Plant-based Protein

Where do you get your protein? That’s a question most of us who have transitioned to a vegan, whole foods plant-based diet are asked by concerned or inquisitive family and friends.

The answer is, plants! Plants provide all of the protein our bodies need to thrive.

Along with the other macronutrients (carbohydrates and fat), protein is necessary for human survival. Protein is built from twenty amino acids, of which our body makes 11, leaving 9 that we need to get from food (called essential). Plant-based foods contain all of the essential amino acids our bodies need to make high quality protein.

There is no need to worry about combining plant foods to make complete proteins. If one type of food, such as beans, does not contain a certain amino acid, another, such as rice, will. You do not need to eat these complimentary foods at the same meal. Just eat a wide variety of whole, plant-based foods (vegetables, grains, fruits, nuts, seeds, legumes) throughout the day and you’ll have enough protein to help your body function at its best.

The World Health Organization (WHO), recommends that men and women get 5% of their daily calories from protein and pregnant women, 6%.  The Recommended Dietary Allowance (RDA) is .8 grams of protein per kilogram of body weight each day. That’s about 8% to 10% total daily calories. Dr. T. Colin Campbell, co-author of The China Study, found through his research that a diet of 20% protein, especially casein from cow’s milk, encourages cancer cell growth, but lowering it to 5% does not. A human diet of around 8% to 10% protein is sufficient for our bodies and helps prevent disease. Most Americans are consuming 16-20% or more of protein per day.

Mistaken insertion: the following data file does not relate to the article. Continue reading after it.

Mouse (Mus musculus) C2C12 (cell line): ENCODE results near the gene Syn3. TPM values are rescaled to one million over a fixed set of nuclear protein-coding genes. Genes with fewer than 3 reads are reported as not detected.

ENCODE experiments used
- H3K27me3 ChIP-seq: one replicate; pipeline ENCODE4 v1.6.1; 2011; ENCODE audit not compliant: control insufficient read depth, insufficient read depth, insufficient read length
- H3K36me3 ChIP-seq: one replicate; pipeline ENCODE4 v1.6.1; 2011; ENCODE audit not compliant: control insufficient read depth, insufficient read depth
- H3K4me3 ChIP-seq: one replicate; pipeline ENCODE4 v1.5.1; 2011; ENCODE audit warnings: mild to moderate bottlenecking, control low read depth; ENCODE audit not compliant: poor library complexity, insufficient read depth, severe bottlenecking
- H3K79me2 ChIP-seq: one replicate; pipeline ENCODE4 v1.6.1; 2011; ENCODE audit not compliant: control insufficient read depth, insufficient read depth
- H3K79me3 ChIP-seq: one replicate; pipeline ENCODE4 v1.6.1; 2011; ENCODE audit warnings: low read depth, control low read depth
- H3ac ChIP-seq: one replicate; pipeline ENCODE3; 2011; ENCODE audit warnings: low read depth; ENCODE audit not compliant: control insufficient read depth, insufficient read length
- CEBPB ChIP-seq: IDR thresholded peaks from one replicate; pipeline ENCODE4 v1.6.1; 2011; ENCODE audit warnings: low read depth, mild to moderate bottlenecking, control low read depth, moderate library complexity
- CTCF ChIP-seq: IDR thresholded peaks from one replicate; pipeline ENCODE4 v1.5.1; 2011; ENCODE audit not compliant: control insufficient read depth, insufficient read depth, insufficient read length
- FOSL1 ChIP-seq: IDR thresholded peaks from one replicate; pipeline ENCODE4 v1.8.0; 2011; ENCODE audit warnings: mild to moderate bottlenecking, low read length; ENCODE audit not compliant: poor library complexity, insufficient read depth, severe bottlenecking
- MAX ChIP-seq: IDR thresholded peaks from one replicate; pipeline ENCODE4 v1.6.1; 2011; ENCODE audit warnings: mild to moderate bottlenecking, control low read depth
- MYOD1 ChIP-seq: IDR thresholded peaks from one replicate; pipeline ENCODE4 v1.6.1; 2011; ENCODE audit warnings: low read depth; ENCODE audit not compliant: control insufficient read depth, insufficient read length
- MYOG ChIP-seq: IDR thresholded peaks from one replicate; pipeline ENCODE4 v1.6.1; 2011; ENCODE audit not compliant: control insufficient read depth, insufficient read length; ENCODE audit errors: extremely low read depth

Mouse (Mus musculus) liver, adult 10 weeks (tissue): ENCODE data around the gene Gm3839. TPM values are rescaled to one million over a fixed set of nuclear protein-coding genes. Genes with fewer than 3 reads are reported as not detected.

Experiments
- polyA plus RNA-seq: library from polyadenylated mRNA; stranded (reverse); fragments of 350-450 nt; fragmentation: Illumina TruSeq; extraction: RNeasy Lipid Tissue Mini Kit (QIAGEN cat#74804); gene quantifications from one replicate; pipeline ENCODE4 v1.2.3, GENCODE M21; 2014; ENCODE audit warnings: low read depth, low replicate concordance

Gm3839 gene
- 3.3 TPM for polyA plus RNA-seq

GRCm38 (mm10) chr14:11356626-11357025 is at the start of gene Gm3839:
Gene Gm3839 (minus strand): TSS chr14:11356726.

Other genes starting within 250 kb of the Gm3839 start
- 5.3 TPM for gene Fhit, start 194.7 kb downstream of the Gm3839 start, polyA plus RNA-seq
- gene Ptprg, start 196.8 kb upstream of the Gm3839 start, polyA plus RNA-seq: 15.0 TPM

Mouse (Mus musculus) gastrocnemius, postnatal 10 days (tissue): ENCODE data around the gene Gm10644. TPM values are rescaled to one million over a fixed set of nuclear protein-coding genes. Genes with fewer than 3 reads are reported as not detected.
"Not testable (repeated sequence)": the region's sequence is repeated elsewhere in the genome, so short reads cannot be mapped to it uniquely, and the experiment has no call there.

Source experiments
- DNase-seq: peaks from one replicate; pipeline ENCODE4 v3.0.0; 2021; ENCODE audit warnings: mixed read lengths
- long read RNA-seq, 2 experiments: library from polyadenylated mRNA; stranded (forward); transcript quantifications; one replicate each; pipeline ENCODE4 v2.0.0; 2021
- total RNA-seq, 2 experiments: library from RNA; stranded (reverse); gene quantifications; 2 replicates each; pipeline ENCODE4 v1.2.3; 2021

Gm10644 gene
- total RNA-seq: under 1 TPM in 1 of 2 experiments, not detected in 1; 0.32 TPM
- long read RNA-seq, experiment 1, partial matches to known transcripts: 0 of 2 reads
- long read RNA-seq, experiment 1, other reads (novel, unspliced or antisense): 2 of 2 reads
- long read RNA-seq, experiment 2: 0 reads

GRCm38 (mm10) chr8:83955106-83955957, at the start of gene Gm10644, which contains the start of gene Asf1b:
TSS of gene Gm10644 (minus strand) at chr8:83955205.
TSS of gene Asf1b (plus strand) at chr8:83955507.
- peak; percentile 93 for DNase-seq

Our bodies can store fat and carbs, but not protein. Too much animal protein puts a burden on our kidneys and liver. In addition, animal protein creates an acidic environment in our bodies. To balance that, our bodies take calcium from our bones (a base) to become more alkaline. That’s why an excess of animal protein is linked to osteoporosis.

So fill your plate with legumes (beans and peas), nuts, seeds, sprouts, grains, soy (like tofu and soy milk) and veggies (like avocado, broccoli and spinach), and you’ll be sure to get enough protein. Below is a list of high protein plant-based foods and the amount of protein per serving.

  • Almonds: 6 grams per 1 oz (around 23 almonds)
  • Black beans: 21 grams per 1/2 cup
  • Buckwheat: 6 grams per 1 cup
  • Brown rice: 5 grams per 1 cup
  • Chia seeds: 4 grams per 2 Tbs
  • Chick peas / garbanzo beans: 20 grams per 1/2 cup
  • Hemp seeds: 10 grams per 2 Tbs
  • Pumpkin seeds: 5 grams per 1 oz.
  • Quinoa: 8 grams per 1 cup
  • Tofu: 10 grams per 1/2 cup

For more information, see:

One thought on “Plant-based Protein

  1. cyberveggie2

    Thank you for posting this it has cleared up many questions and it really helped when you placed the amount of protein next to the certain foods. I really look forward to seeing more content from this blog. Cheers, cyber-veggie

    Like

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